What is tensegrity?


Tensegrity, or tensional integrity is defined on wikipedia as:

… a structural principle based on a system of isolated components under compression inside a network of continuous tension, and arranged in such a way that the compressed members (usually bars or struts) do not touch each other while the prestressed tensioned members (usually cables or tendons) delineate the system spatially.

I would describe it as way of designing structures that rely on tension, rather than compression for their integrity.


My favourite example is the Manhattan Skwish toddler toy:

Swish Classic – Manhattan Toy – £14/$16

Available since 1992 – this award winning Skwish Classic, by Manhattan Toys has been entertaining and educating toddlers (and their parents!) for decades. What makes this toy so interesting, is that it’s built with tensegrity using elasticated bungee cords. This means the entire structure is flexible (squishy if you will!) and really very tactile and intriguing.

If you’ve ever played with one, you’ll know what I mean. If you haven’t and you want to understand tensegrity for yourself – get one!

Lounge Chair
Lounge Chair – Robby Cuthbert

If this isn’t yet a design classic, it should be. Robby builds furniture and sculptures based on tensegrity principles. This is a great example because it’s clear that none of the solid (in-compressible) pieces touch. It’s the tension in the wires that gives this pieces its integrity.

A 3D printed “Impossible Table” based on tensegrity principles.
Design on thingiverse by Oak600, this print is by aiminqi

Currently (summer 2020) youtube is awash with video of people making tensegrity tables based on this design. Also known as “impossible tables” the weight is transferred from the top to the base via tension in the centre string, the outer strings provide stability. See below for more details on how these impossible tables work.


The term Tensegrity was coined by Buckminster Fuller in 1955 as a portmanteau of “tensional integrity”.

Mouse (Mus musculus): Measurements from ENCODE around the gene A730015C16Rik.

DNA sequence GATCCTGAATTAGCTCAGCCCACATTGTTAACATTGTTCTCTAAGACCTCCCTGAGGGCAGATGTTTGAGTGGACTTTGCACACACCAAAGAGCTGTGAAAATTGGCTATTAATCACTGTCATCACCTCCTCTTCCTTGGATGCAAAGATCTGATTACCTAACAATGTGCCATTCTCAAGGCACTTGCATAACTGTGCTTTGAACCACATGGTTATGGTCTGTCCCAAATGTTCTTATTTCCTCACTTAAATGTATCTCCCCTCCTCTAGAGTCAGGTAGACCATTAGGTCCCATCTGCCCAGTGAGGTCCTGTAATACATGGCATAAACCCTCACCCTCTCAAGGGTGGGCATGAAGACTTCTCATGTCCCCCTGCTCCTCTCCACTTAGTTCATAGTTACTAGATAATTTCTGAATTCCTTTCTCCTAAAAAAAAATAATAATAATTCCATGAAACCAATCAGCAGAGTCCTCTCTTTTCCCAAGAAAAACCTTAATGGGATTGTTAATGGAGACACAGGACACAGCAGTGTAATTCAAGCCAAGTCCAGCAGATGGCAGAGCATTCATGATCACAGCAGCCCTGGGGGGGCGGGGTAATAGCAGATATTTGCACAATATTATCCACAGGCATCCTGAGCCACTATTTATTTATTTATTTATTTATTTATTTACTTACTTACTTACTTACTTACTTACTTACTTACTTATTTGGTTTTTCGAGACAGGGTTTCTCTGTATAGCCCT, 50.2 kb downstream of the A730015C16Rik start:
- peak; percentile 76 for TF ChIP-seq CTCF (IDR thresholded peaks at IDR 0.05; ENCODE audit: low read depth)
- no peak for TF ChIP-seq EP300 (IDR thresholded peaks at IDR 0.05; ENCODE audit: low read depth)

Richard Buckminster Fuller holding up a tensegrity sphere in 1979.
The Buckminster Fuller Institute

However, it was Kennith Snelson, one of his students at the time, who discovered it in 1948. He preferred the term floating compression, but I guess tensegrity is catchier.

Chapter 2 Tensegrity: 60 Years of Art, Science, and Engineering ...
The First Tensegrity Structure of Snelson (1948)
Kenneth Snelson, Sculptor Who Fused Art, Science and Engineering ...
An undated photo of Kennith Snelson – the actual discovered of tensegrity.

If you’d like to dig deeper into the controversial origins of tensegrity, you could do worse than reading this research paper on the topic.

How “Impossible” tables work

Lewis Matheson of @Physics Online does a far better job of explaining these structures using lego than I ever could with the written word. Take it away Lewis:

What isn’t tensegrity?

Tensegrity can mean different things to different people, but in my opinion a true tensegrity structure must:

  • be stable even if turned upside down or on it’s side (i.e. it does not depend on gravity for integrity).
  • rely on tension (at a push I’d allow magnetism) for integrity
  • contain at least two independent/separated in-compressible beams/components (they should “float”)
  • be pre-stressed

For instance, this is not tensegrity: